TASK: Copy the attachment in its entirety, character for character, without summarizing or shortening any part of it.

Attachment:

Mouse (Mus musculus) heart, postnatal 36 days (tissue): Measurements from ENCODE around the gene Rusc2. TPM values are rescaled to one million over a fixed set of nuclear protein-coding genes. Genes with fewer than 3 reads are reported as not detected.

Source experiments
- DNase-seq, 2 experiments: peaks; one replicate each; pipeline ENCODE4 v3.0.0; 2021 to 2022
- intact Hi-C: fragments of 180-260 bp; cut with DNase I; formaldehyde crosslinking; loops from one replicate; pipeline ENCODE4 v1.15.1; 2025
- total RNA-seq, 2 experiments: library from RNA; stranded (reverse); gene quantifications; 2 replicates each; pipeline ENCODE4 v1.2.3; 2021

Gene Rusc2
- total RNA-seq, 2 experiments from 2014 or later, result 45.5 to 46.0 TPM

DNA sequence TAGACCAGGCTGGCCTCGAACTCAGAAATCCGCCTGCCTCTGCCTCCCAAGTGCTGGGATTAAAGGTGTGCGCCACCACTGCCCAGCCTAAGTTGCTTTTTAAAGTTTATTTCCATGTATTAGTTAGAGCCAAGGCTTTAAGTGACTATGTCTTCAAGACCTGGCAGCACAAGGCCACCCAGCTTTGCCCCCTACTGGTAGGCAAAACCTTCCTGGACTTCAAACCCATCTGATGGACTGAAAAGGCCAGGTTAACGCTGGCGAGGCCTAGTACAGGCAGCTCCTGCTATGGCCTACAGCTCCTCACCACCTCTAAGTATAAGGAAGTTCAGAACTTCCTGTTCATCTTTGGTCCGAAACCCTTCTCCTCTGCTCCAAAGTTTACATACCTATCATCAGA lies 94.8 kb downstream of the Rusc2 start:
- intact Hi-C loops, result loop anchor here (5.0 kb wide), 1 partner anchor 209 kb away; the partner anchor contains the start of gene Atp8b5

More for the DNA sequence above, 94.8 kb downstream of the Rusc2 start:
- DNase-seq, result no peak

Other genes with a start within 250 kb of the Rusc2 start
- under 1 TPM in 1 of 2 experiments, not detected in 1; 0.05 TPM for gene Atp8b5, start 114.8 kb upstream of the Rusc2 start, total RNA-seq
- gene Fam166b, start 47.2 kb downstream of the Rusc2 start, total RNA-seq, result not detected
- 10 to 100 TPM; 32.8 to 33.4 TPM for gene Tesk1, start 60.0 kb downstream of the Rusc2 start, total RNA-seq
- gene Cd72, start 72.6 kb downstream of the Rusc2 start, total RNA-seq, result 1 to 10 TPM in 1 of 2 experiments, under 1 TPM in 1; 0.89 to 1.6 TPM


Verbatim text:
Mouse (Mus musculus) heart, postnatal 36 days (tissue): Measurements from ENCODE around the gene Rusc2. TPM values are rescaled to one million over a fixed set of nuclear protein-coding genes. Genes with fewer than 3 reads are reported as not detected.

Source experiments
- DNase-seq, 2 experiments: peaks; one replicate each; pipeline ENCODE4 v3.0.0; 2021 to 2022
- intact Hi-C: fragments of 180-260 bp; cut with DNase I; formaldehyde crosslinking; loops from one replicate; pipeline ENCODE4 v1.15.1; 2025
- total RNA-seq, 2 experiments: library from RNA; stranded (reverse); gene quantifications; 2 replicates each; pipeline ENCODE4 v1.2.3; 2021

Gene Rusc2
- total RNA-seq, 2 experiments from 2014 or later, result 45.5 to 46.0 TPM

DNA sequence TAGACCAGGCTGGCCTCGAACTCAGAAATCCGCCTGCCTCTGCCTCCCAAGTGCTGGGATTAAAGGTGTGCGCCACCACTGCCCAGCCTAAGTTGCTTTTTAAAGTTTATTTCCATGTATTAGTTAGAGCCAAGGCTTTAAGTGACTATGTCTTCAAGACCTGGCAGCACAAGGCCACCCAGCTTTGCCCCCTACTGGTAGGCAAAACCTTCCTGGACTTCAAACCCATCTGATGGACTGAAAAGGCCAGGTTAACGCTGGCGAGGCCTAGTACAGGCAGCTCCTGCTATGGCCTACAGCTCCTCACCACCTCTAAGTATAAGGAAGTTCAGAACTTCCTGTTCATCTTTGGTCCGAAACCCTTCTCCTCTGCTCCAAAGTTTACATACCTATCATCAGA lies 94.8 kb downstream of the Rusc2 start:
- intact Hi-C loops, result loop anchor here (5.0 kb wide), 1 partner anchor 209 kb away; the partner anchor contains the start of gene Atp8b5

More for the DNA sequence above, 94.8 kb downstream of the Rusc2 start:
- DNase-seq, result no peak

Other genes with a start within 250 kb of the Rusc2 start
- under 1 TPM in 1 of 2 experiments, not detected in 1; 0.05 TPM for gene Atp8b5, start 114.8 kb upstream of the Rusc2 start, total RNA-seq
- gene Fam166b, start 47.2 kb downstream of the Rusc2 start, total RNA-seq, result not detected
- 10 to 100 TPM; 32.8 to 33.4 TPM for gene Tesk1, start 60.0 kb downstream of the Rusc2 start, total RNA-seq
- gene Cd72, start 72.6 kb downstream of the Rusc2 start, total RNA-seq, result 1 to 10 TPM in 1 of 2 experiments, under 1 TPM in 1; 0.89 to 1.6 TPM